Finding and Sharing Open Educational Resources (OER!)
Nowadays, teachers at the WUR use all sorts of digital material in their (Blackboard) courses. Most of the time, they make these materials themselves, however it gets more and more accepted to reuse the materials of others. While popular sites such as YouTube and Google jumpstarted the reuse and sharing of videos and pictures, other materials such as eLearning modules and assignments are also increasingly shared and reused. This is because teachers have found out that using others’ materials is time-efficient. Moreover, looking at the materials of others inspires them to modify and improve their own material.
Although sharing and reusing someone else’s material sounds nice, it does have a drawback: It is not always clear if you are allowed to reuse the material or not. Using copyright-protected material without permission might lead to fines or even result in a lawsuit. A solution to this problem is the use of “Open” Educational Resources (OER). OER are publically available and allow, sometimes to a certain extent, reuse in electronic learning environments. Most of the time an (open) licence tells you what you are allowed to do with the OER. For example, it might allow you to reuse it but without making derivatives, or it does not allow the reuse of the material for commercial purposes. Most commonly used is the Creative Commons License.
Where to find these OER?
We hope you are now inspired to use OER of others. But where do you find them? You probably know you can find videos on YouTube and Vimeo. But you can also find short videos (knowledge clips) on typical WUR topics in our own Library for Learning (L4L). You can also find images here. Other sources for images and pictures are Google Images, Flickr and essay tigers review. Open textbooks or study books can be found on funny satirical essay topics and via the Open Textbook Library. Overviews of complete open courses and Massive Online Open Courses (MOOCs) can be find via MOOC list, Class Central and edX. Sites such as Merlot, OERcommons or Wikiwijs include all sorts of material. Besides videos and textbooks, they include presentations, quizzes, assignments and eLearning modules. More OER databases can be found via our website.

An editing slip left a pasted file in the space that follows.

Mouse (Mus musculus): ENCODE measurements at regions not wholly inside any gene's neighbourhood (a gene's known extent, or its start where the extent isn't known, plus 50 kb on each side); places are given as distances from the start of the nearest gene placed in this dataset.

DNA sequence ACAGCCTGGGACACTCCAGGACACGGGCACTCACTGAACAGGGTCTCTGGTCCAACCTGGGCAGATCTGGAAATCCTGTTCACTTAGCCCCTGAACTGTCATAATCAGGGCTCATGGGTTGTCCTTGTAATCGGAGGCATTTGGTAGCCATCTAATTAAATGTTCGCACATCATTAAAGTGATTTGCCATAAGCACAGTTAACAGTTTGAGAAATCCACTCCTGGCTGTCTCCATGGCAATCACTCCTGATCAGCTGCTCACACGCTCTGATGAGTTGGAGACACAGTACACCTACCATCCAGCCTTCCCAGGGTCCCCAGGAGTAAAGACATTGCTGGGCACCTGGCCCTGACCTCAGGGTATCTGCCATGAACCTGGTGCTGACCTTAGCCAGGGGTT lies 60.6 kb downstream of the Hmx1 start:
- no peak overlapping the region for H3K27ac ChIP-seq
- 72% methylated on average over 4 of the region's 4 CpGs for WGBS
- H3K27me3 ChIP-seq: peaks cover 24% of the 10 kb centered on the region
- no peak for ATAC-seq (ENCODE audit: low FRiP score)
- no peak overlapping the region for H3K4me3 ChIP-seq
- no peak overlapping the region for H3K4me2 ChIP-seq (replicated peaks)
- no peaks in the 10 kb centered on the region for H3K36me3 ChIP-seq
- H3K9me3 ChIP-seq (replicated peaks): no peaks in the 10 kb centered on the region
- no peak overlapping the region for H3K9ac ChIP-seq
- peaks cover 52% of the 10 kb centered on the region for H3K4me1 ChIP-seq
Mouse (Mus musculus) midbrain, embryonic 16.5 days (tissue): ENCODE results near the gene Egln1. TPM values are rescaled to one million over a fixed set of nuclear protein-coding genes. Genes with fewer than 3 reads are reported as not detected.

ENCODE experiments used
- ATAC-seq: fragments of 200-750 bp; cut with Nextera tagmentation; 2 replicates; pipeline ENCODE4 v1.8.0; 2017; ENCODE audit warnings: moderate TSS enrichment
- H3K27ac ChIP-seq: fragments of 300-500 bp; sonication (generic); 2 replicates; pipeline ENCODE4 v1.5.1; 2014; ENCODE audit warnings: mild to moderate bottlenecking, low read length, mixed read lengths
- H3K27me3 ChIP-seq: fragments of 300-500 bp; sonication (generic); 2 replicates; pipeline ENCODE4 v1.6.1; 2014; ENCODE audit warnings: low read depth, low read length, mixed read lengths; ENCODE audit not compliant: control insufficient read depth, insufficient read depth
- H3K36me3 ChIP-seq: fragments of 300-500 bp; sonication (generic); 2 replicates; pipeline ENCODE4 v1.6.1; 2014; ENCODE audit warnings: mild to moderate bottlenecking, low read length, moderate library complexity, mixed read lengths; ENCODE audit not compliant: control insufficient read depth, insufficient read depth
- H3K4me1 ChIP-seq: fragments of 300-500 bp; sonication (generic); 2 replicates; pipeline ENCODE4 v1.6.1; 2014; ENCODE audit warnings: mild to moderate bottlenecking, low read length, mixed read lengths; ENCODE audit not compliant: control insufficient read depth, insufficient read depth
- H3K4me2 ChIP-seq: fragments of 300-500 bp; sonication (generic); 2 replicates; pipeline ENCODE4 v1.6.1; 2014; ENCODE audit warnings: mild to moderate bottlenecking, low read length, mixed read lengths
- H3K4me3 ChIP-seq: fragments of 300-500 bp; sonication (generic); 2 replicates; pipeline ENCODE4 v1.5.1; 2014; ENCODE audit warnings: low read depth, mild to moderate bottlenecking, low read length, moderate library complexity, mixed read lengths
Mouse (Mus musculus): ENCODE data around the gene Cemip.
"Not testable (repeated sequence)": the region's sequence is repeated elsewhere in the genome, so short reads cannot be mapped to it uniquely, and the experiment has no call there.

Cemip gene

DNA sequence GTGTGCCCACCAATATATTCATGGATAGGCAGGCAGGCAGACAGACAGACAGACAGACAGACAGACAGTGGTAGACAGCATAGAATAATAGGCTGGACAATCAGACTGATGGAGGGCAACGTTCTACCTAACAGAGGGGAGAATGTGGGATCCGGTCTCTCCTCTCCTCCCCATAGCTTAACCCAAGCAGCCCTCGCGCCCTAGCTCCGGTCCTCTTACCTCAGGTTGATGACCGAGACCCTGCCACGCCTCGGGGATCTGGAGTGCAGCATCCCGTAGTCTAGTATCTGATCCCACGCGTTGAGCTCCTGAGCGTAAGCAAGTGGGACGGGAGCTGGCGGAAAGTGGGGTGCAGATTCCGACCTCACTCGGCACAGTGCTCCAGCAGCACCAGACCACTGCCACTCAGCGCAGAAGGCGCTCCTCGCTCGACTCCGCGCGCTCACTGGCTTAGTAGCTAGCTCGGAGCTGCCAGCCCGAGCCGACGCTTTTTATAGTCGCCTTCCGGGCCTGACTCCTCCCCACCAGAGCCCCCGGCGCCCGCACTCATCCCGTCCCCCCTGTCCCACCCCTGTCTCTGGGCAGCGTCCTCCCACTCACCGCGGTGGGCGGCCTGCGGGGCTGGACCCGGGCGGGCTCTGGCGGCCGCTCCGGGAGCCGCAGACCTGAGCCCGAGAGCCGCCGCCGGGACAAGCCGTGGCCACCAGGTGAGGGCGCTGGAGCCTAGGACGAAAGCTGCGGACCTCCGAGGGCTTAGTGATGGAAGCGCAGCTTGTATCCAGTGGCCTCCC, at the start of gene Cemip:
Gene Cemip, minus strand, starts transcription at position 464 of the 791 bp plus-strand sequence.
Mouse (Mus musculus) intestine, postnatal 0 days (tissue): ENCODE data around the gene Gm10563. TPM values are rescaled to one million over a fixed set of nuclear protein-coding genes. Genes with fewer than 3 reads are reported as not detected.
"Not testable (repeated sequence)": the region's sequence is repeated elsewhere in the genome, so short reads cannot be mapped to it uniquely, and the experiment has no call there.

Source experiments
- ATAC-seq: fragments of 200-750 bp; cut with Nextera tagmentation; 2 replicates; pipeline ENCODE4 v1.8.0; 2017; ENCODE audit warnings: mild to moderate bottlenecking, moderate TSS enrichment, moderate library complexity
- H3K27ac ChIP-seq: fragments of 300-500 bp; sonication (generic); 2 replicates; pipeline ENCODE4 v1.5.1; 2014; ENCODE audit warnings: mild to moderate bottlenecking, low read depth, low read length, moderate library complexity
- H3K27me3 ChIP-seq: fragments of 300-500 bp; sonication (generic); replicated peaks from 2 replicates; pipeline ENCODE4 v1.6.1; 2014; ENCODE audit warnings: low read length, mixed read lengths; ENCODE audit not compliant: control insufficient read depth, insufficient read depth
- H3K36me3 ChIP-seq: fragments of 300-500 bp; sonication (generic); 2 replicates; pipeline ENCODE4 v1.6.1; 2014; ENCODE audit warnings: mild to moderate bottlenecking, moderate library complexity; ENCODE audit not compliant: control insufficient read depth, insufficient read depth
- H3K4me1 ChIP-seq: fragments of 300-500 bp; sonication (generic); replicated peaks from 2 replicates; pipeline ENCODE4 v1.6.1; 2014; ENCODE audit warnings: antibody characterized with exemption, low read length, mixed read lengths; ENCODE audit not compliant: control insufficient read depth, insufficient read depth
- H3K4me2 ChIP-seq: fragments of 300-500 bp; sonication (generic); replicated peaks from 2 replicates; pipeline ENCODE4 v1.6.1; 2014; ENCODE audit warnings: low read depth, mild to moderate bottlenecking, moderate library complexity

Most of the above-named search machines have options to filter or search only for material with an open (CC) license. For example, in the L4L you can filter by license, and in Google you can use the settings option to do an advanced search for specific usage rights. To avoid problems, use these tools and make sure you only use material that is really open. If you are uncertain if you can use the material, please contact us via the Servicedesk Library (+ 31 317 48 6666 or email@example.com).
Sharing your own OER
You might also have teaching material that you would like to share yourself. Maybe because you think it might be helpful to others, or perhaps because you are just proud of it. Don’t be afraid to open up the material! You can share your material in all kinds of ways. Sharing via email or closed network sites is already quite common, however, in these cases only a limited number of teachers in your own network will see your material. Consider sharing your material with the whole world using a (CC) license. You will reach a large teacher population, you can get credits and feedback on your material and you do not have to be afraid that your material is going to be misused, because the license defines exactly what others might do with it. Merlot, OERcommons and Wikiwijs are nice platforms to use for making your material available online to the whole world. You can also share your material through the L4L. Sharing through de L4L is a suitable option if you only want to share your material with WUR employees.
Need more help with finding or reusing OER? Or do you have questions about sharing your material(s) with WUR employees or the entire world? Please check our website, join our workshop: “Finding & Sharing Open Content for my Courses” on the 8th of March 2018 on 12.30 in PC0432 Forum or contact the Servicedesk Library (+ 31 317 48 6666 or firstname.lastname@example.org).